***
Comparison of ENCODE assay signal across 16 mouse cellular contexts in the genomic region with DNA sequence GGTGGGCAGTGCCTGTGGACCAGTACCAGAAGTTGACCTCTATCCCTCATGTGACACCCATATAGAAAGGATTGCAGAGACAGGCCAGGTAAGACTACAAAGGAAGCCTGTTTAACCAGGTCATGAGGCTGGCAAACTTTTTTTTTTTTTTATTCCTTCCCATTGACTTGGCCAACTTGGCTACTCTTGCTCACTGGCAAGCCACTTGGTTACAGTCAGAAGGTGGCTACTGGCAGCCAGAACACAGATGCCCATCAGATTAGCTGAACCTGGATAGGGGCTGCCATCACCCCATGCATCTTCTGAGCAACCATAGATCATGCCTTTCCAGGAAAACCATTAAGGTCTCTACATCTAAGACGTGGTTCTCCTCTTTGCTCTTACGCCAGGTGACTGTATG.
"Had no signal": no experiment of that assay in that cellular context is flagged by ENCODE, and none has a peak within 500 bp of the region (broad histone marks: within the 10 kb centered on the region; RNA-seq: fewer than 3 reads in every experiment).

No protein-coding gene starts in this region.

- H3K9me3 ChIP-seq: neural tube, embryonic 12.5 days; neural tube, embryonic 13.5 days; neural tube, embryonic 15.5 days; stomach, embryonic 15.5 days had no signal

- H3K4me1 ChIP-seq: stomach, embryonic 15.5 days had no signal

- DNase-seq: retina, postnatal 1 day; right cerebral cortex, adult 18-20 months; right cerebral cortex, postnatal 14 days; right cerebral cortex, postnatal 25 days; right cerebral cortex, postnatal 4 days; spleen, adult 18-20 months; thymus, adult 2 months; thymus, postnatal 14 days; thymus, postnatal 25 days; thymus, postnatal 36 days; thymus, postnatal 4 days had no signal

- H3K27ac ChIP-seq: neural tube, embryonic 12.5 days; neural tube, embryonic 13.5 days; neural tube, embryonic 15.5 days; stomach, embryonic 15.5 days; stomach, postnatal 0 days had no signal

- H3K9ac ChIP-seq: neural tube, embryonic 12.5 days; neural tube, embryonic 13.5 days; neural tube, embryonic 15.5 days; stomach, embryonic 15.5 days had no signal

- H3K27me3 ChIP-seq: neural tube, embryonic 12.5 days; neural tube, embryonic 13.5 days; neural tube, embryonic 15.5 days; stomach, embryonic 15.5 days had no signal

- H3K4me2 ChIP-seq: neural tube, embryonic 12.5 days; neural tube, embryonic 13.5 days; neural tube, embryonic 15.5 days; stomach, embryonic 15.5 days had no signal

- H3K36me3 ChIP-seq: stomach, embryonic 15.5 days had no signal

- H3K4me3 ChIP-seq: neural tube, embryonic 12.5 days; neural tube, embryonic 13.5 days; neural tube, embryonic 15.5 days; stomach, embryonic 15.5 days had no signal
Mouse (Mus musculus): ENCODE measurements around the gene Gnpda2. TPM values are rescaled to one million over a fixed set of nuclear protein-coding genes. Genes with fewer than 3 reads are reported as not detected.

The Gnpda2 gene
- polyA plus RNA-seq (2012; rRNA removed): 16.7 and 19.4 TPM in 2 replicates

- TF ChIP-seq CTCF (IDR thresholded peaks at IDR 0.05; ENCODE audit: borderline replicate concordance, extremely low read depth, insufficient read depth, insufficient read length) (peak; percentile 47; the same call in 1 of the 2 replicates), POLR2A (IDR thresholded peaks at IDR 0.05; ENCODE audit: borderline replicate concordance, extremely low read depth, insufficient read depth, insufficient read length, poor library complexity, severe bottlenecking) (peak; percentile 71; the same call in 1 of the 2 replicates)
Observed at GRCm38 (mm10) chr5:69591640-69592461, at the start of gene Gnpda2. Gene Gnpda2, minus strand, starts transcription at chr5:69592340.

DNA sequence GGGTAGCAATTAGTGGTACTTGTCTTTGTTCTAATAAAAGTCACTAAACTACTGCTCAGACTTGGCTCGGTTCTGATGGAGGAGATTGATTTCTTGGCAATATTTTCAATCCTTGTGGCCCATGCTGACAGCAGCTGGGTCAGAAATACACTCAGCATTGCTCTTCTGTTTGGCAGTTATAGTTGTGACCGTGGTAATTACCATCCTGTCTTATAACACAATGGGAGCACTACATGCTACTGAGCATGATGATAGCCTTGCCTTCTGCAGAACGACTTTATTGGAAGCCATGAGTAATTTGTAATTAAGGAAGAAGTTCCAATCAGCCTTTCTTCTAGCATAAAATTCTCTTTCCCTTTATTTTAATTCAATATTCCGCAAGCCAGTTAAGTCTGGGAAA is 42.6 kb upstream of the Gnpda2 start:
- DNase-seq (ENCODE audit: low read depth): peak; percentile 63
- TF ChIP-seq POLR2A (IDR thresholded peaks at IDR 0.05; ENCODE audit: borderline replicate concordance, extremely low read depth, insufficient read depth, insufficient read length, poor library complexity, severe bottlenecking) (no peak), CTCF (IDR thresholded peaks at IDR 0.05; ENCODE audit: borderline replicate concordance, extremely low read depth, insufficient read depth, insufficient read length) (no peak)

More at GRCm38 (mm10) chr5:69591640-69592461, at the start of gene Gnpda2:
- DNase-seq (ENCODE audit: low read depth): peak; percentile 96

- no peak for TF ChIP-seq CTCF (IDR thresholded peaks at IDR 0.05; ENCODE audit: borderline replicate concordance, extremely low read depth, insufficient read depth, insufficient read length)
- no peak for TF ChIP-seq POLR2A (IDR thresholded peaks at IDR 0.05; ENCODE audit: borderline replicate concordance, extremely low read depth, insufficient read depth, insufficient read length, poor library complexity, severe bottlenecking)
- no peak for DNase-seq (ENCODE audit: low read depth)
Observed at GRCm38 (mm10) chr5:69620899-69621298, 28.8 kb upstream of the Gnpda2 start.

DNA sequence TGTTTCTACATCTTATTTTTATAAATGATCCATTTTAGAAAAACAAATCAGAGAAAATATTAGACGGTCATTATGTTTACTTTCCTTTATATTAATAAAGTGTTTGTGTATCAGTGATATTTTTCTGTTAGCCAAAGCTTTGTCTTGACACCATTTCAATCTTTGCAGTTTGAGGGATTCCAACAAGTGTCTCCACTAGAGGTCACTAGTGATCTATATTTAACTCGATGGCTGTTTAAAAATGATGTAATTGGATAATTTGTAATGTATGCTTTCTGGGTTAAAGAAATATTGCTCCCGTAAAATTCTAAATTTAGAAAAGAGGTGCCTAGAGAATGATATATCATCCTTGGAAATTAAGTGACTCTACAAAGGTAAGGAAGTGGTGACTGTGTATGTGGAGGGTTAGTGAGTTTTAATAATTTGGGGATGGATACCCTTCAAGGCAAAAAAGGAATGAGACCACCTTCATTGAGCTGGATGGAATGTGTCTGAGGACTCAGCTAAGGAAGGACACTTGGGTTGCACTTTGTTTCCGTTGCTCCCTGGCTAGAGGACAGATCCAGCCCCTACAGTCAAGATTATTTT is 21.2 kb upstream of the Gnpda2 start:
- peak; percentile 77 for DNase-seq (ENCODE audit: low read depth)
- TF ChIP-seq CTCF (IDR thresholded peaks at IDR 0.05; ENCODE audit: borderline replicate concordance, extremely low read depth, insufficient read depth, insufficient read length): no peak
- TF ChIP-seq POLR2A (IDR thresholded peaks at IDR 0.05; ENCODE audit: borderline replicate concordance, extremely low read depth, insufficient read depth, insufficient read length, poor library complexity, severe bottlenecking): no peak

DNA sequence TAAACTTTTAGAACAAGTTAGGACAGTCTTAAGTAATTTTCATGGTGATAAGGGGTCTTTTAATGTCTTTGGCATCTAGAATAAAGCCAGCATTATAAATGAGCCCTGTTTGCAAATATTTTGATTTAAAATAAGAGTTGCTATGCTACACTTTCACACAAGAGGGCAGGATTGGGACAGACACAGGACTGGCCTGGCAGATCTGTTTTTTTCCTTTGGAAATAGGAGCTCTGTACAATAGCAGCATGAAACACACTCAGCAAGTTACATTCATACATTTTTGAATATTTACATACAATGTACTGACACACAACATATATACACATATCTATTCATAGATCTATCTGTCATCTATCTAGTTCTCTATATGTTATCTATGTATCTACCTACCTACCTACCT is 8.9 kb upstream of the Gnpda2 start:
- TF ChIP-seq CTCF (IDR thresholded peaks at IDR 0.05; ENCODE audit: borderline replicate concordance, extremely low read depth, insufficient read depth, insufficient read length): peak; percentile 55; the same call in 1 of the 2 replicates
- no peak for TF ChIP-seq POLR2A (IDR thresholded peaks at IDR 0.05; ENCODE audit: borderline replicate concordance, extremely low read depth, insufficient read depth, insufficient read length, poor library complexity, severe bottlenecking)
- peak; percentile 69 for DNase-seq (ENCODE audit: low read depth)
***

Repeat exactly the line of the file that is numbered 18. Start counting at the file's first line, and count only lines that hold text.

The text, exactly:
DNA sequence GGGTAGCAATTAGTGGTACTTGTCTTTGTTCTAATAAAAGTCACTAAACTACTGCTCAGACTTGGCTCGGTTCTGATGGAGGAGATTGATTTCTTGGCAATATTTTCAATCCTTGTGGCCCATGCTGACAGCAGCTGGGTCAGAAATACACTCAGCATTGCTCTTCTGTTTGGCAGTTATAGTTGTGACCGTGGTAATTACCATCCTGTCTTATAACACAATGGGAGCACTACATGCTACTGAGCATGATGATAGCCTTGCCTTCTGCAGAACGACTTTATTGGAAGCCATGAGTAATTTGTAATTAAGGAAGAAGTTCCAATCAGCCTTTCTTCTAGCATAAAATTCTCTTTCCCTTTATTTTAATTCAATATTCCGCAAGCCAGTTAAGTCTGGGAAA is 42.6 kb upstream of the Gnpda2 start: